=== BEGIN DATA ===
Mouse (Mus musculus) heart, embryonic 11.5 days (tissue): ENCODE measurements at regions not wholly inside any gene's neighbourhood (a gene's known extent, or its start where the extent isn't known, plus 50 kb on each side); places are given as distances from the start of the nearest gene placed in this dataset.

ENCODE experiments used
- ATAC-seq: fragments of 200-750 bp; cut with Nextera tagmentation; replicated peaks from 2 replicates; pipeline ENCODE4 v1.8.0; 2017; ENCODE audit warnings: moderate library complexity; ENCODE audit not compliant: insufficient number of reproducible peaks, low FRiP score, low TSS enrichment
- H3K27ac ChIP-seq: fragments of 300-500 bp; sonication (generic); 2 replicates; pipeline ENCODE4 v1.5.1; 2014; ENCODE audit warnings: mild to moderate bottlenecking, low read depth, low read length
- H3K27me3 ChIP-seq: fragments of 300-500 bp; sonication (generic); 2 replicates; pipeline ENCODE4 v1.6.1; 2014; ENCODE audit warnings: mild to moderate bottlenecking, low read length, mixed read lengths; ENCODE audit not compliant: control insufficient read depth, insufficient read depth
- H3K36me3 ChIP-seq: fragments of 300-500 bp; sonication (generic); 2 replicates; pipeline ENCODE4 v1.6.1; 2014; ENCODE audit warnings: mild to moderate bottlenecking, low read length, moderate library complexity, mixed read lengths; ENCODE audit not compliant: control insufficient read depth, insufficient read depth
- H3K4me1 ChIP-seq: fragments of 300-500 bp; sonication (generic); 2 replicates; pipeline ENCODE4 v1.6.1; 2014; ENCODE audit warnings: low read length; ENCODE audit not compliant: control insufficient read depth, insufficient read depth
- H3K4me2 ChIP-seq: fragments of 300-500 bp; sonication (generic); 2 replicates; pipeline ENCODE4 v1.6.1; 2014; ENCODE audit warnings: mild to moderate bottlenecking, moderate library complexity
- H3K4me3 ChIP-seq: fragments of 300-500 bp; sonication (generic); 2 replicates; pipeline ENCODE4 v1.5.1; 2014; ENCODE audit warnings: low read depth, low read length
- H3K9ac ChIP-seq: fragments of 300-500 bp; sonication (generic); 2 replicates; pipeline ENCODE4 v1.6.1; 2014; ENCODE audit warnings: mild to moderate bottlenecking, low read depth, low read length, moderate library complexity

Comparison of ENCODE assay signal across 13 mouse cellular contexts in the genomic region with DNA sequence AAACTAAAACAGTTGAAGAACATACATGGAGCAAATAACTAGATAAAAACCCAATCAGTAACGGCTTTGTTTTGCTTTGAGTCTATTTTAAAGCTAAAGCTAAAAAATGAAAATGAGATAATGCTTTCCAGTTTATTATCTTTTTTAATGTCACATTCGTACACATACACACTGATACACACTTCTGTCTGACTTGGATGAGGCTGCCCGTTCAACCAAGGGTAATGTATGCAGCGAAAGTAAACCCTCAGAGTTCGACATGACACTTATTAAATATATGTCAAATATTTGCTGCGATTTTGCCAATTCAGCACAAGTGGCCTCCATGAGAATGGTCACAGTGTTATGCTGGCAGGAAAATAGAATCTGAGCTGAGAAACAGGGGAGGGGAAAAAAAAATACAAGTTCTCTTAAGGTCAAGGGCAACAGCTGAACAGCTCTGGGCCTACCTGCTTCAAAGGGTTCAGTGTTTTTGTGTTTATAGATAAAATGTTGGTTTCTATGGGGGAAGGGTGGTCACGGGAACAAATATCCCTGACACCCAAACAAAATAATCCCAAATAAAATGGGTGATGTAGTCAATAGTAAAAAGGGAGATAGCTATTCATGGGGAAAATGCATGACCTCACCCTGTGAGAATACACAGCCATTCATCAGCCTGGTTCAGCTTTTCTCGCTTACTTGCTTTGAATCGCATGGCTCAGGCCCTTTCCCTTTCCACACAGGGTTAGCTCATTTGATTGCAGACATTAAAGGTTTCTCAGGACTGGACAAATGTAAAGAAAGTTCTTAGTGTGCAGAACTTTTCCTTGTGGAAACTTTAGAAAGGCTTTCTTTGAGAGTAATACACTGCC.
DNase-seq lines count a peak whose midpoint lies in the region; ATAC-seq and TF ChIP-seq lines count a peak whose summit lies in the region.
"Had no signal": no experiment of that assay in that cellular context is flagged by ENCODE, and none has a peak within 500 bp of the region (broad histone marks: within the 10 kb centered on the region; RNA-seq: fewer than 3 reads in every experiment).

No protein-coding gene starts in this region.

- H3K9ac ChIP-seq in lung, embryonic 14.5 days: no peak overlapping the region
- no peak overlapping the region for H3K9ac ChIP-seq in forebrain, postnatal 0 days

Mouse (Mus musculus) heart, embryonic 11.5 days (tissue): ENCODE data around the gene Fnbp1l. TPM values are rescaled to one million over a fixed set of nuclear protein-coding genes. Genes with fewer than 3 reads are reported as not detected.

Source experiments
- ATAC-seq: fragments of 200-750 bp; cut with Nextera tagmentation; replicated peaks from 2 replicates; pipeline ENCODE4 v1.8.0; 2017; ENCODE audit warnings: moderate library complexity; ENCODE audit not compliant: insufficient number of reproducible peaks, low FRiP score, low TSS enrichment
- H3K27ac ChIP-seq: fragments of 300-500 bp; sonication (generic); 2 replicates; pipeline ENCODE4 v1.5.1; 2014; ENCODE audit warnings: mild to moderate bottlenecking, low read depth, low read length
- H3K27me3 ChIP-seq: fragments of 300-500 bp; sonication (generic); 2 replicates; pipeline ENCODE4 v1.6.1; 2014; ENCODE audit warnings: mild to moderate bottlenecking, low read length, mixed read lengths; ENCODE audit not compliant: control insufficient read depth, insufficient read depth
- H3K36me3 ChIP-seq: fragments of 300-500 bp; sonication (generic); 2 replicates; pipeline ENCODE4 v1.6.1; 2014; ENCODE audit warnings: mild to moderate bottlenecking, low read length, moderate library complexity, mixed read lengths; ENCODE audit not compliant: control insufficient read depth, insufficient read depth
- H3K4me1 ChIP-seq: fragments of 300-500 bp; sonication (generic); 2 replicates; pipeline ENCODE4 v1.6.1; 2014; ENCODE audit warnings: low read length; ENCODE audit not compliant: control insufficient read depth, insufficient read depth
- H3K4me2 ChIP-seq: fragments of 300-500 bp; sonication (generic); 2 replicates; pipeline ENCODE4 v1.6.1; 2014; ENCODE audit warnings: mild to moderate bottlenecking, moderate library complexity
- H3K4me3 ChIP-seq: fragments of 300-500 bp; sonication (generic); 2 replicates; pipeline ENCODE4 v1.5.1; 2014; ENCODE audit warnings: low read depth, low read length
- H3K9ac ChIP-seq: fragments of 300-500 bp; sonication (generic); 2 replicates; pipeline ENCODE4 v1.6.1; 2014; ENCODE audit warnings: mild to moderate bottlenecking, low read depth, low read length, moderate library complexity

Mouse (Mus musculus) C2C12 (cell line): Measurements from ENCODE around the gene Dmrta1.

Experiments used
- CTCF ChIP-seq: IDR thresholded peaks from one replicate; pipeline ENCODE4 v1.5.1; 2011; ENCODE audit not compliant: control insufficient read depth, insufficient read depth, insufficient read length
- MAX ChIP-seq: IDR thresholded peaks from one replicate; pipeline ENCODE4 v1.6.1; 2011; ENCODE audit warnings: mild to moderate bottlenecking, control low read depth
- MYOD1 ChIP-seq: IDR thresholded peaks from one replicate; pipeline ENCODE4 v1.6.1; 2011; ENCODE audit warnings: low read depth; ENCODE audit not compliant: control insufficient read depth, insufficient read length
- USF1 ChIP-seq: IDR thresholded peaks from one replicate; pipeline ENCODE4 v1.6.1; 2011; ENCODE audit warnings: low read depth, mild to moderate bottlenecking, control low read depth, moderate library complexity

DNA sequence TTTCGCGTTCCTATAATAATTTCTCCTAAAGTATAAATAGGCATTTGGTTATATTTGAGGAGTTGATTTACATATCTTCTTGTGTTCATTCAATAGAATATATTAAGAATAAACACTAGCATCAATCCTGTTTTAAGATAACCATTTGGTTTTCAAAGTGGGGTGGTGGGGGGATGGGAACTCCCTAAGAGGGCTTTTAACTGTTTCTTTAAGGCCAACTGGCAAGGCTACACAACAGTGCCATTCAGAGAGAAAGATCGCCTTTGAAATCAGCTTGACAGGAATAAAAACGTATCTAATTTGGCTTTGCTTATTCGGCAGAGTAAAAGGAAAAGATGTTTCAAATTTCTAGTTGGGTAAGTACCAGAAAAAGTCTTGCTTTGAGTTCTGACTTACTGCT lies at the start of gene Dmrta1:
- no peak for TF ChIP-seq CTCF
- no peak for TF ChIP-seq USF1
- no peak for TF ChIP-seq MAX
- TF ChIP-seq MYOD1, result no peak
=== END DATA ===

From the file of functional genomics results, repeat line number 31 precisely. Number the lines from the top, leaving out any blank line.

- MYOD1 ChIP-seq: IDR thresholded peaks from one replicate; pipeline ENCODE4 v1.6.1; 2011; ENCODE audit warnings: low read depth; ENCODE audit not compliant: control insufficient read depth, insufficient read length